Don't let fixation on 'blue sky' lead to storm clouds when selling a business

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Updated Feb 26, 2024
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Selling a business is hard. It’s even harder when you don’t know how much said business is worth.

Experts from Performance Brokerage Services and Morgan Stanley tried to offer truck dealers guidance on that latter point Thursday during an American Truck Dealers (ATD) webinar.

The event was kick off by Morgan Stanley’s Brad Stanek, CFP, financial advisor and executive director, who shared no matter how unique and distinctive business sales can be, all owners should enter the process with the same goal in mind.

“You want to maximize the value of your life’s work,” he said.

Stanek said the best way owners can do that is to acknowledge exiting is inevitable, and beginning planning for that day well ahead of its arrival. But he said far too many dealers fail to do that, which ultimately results in transactions where “owners are not fully satisfied by the outcome of their sale.”

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As for what goes into a sale, Pat Albero, partner at Performance Brokerage Services, says most dealership evaluations are based on four components: real estate; fixed assets; net worth in a business; and ‘goodwill’ or ‘blue sky.’

The first three are tangible assets — fundamental possessions an owner has that can be included in a transaction. Albero says assessing value to those assets can be contentious but generally follows a consistent process. A seller reveals all its possessions related to a business to a buyer, and the two parties work in conjunction with advisors to determine proper value for all of them, based upon appraisals, market rates, book values, etc.

Albero says it’s that final component, goodwill or blue sky, that often creates the most confusion during a transaction. Albero and his colleague Dan Argiro, partner at Performance Brokerage Services, say blue sky often refers to a number that is a multiple of a company’s EBITDA (earnings before interest, taxes, depreciation, and amortization), which in the M&A sector is common tool to determine the value and profitability of a business.

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The Performance Brokerage duo say far too often dealers go into transactions expecting or hoping for an EBITDA multiple that is unrealistic for their company because of gossip or bad information they heard from a contemporary in a dealer space. When pressed by Stanek, Albero said three to six times EBITDA is a common range for truck dealer businesses, but added every company is unique. It is possible for a business to exceed (or come up short) of that range depending on how it is positioned when a transaction gets underway.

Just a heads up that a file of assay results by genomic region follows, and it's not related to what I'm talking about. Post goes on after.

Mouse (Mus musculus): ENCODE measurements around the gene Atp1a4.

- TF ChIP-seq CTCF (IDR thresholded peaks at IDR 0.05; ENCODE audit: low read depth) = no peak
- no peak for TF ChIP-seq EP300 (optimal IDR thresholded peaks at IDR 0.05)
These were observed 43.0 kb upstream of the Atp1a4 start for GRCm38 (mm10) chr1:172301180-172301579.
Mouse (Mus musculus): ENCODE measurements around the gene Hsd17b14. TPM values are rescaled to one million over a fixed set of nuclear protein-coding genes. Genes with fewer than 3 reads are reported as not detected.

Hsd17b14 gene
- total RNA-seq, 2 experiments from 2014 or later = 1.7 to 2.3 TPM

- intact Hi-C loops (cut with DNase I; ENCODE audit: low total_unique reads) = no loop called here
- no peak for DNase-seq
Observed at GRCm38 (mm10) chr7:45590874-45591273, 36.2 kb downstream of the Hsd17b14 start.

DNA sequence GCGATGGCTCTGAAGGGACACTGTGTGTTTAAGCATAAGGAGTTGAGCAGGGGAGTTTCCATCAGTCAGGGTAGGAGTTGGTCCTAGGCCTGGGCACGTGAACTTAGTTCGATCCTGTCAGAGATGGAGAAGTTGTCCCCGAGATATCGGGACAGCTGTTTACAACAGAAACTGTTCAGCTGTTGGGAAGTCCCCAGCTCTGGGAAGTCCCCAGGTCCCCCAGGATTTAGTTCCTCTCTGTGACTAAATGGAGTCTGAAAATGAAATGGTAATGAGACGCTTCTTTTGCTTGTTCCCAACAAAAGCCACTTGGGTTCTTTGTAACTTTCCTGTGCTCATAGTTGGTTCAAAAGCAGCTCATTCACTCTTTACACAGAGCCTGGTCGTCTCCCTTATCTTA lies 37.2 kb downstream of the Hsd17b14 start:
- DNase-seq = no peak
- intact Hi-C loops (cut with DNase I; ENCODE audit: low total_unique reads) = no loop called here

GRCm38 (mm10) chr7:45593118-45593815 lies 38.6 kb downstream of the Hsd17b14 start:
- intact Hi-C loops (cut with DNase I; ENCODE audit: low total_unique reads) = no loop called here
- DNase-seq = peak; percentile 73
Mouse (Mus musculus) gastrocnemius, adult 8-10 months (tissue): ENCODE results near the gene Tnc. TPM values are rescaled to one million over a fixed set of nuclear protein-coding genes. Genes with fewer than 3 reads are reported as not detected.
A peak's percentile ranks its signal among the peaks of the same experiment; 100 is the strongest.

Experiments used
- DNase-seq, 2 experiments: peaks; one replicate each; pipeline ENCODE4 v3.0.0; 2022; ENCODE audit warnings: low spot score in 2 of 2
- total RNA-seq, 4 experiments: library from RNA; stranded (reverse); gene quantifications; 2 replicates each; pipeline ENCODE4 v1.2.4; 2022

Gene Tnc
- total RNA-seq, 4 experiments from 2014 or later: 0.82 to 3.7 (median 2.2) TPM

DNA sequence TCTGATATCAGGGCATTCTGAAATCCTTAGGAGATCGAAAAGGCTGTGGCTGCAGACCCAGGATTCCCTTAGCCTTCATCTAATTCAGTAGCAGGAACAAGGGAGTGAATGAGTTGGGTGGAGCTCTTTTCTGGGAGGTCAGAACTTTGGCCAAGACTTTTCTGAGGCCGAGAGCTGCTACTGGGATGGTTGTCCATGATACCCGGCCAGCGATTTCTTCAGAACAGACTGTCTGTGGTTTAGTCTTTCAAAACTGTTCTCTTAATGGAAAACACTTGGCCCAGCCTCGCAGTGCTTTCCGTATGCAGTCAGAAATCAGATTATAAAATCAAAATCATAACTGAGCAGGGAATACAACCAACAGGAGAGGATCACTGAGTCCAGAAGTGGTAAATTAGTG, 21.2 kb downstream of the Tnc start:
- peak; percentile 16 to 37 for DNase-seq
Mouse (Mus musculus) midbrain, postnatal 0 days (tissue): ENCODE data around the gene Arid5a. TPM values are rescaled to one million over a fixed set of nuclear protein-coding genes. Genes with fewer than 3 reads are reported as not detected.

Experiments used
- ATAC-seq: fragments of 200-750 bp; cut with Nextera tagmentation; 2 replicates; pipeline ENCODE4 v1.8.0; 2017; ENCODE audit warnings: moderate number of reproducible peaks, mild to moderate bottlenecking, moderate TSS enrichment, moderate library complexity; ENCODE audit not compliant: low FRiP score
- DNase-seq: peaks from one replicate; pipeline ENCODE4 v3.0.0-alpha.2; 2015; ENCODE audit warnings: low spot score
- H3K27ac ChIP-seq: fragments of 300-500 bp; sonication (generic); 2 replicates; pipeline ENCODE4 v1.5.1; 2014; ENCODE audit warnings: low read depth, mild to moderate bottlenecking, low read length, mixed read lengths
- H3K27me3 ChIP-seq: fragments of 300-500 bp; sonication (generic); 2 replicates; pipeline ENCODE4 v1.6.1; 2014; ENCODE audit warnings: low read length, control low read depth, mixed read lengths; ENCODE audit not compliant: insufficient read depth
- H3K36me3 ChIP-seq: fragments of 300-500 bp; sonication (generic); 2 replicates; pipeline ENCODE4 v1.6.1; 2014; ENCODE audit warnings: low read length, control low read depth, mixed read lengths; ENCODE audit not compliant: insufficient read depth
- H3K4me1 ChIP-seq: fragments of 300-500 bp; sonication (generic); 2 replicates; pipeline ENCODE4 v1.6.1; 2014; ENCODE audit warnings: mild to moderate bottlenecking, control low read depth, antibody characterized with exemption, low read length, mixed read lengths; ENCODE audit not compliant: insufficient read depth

Argiro also noted when business owners hear of a fellow dealer getting 10x EBITDA goodwill/blue sky (or even higher), they should be skeptical of that news, as its likely factually incorrect or doesn’t properly reflect the full complexity of a transaction.

Added Albero, “If you hear someone who traded for 10x or more, that’s not normal in our industry.”

To get as close to that number as possible, Thursday’s speakers reiterated the importance of having detailed, written exit plans and, if necessary succession plans, developed well in advance of the date a sale begins.

The speakers also spoke of the importance of having a strong, professional and industry experienced advisory team to help an owner once selling a business becomes a reality. On that note, Stanek spoke specifically of issues he’s seen in other industries where a business owner relies on an attorney with whom they have a personal relationship, but who doesn’t know the industry. Stanek said those partnerships can backfire, not due to any intentional mistake, but because someone unfamiliar with an industry may be be unaware of what is customary within that industry. “You can scare buyers away,” he said.

Business owners also should consider every path forward when they first decide it’s time to sell. Just because a father wants to sell to his son doesn’t mean the son wants the responsibility of owning the business, the speakers said. Stanek said, “The person taking over needs to not just be good at what they do but passionate about what they do.”

Albero added, “All should be options to be put on the table until they are able to be eliminated.”

Finally, the speakers spoke of the importance of not letting a future or impending transaction impact the way a dealership runs every day. The team at Performance Brokerage said the most common mistake they see sellers make during transactions is take their foot off the gas — slowing the pace at which they complete tasks necessary to finish a sale. Albero said most dealer sales take six months. Dealers should be prepared to do whatever it takes during that period to move a transaction to completion.

Argiro agreed, adding dealers also shouldn’t “take their eye off the ball” of running their business effectively just because they’re in the process of a sale. “Keep it a well-oiled machine,” he said, as buyers will be excited to purchase a business that is running successfully and profitability.

[Download our state of the industry survey results!]

Dealers also shouldn’t count on the economy to bolster the value of their operation.

Morgan Stanley’s projections for 2024 are a year of little economic growth with a slight chance of another slowdown, said CFP, CEPA and Financial Advisor Paulina Matel. A better than expected year will unquestionably help a dealer’s recent financials look good, she said, but a buyer will rely on more than one year’s business records when developing their offer. The most valuable businesses are the ones that have several years of profitability to display.

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